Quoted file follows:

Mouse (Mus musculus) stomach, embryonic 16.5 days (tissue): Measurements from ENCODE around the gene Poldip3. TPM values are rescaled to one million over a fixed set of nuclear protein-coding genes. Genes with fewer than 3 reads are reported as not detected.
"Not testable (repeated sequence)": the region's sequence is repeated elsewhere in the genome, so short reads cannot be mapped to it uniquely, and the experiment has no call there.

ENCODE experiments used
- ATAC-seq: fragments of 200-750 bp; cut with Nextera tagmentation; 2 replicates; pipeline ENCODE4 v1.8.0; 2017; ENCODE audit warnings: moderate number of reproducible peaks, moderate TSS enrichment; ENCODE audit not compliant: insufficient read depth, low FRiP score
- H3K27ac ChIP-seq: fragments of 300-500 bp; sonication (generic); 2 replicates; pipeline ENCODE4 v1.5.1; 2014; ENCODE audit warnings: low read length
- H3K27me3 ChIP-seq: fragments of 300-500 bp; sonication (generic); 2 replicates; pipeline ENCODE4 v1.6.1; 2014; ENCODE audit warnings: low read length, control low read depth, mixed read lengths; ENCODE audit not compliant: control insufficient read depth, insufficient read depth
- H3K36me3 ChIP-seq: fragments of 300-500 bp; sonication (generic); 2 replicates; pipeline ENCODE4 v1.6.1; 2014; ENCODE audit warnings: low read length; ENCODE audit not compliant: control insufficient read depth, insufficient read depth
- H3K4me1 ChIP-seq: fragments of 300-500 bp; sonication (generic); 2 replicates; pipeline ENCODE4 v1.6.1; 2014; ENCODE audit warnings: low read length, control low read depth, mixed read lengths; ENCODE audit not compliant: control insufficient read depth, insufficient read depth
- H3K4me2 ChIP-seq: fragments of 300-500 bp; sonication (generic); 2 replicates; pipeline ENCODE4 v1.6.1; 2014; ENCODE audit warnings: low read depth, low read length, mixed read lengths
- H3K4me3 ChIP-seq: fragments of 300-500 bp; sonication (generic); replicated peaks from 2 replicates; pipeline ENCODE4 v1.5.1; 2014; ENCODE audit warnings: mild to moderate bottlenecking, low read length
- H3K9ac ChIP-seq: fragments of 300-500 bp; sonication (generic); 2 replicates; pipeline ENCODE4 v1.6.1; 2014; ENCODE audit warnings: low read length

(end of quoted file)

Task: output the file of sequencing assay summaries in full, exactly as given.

Mouse (Mus musculus) stomach, embryonic 16.5 days (tissue): Measurements from ENCODE around the gene Poldip3. TPM values are rescaled to one million over a fixed set of nuclear protein-coding genes. Genes with fewer than 3 reads are reported as not detected.
"Not testable (repeated sequence)": the region's sequence is repeated elsewhere in the genome, so short reads cannot be mapped to it uniquely, and the experiment has no call there.

ENCODE experiments used
- ATAC-seq: fragments of 200-750 bp; cut with Nextera tagmentation; 2 replicates; pipeline ENCODE4 v1.8.0; 2017; ENCODE audit warnings: moderate number of reproducible peaks, moderate TSS enrichment; ENCODE audit not compliant: insufficient read depth, low FRiP score
- H3K27ac ChIP-seq: fragments of 300-500 bp; sonication (generic); 2 replicates; pipeline ENCODE4 v1.5.1; 2014; ENCODE audit warnings: low read length
- H3K27me3 ChIP-seq: fragments of 300-500 bp; sonication (generic); 2 replicates; pipeline ENCODE4 v1.6.1; 2014; ENCODE audit warnings: low read length, control low read depth, mixed read lengths; ENCODE audit not compliant: control insufficient read depth, insufficient read depth
- H3K36me3 ChIP-seq: fragments of 300-500 bp; sonication (generic); 2 replicates; pipeline ENCODE4 v1.6.1; 2014; ENCODE audit warnings: low read length; ENCODE audit not compliant: control insufficient read depth, insufficient read depth
- H3K4me1 ChIP-seq: fragments of 300-500 bp; sonication (generic); 2 replicates; pipeline ENCODE4 v1.6.1; 2014; ENCODE audit warnings: low read length, control low read depth, mixed read lengths; ENCODE audit not compliant: control insufficient read depth, insufficient read depth
- H3K4me2 ChIP-seq: fragments of 300-500 bp; sonication (generic); 2 replicates; pipeline ENCODE4 v1.6.1; 2014; ENCODE audit warnings: low read depth, low read length, mixed read lengths
- H3K4me3 ChIP-seq: fragments of 300-500 bp; sonication (generic); replicated peaks from 2 replicates; pipeline ENCODE4 v1.5.1; 2014; ENCODE audit warnings: mild to moderate bottlenecking, low read length
- H3K9ac ChIP-seq: fragments of 300-500 bp; sonication (generic); 2 replicates; pipeline ENCODE4 v1.6.1; 2014; ENCODE audit warnings: low read length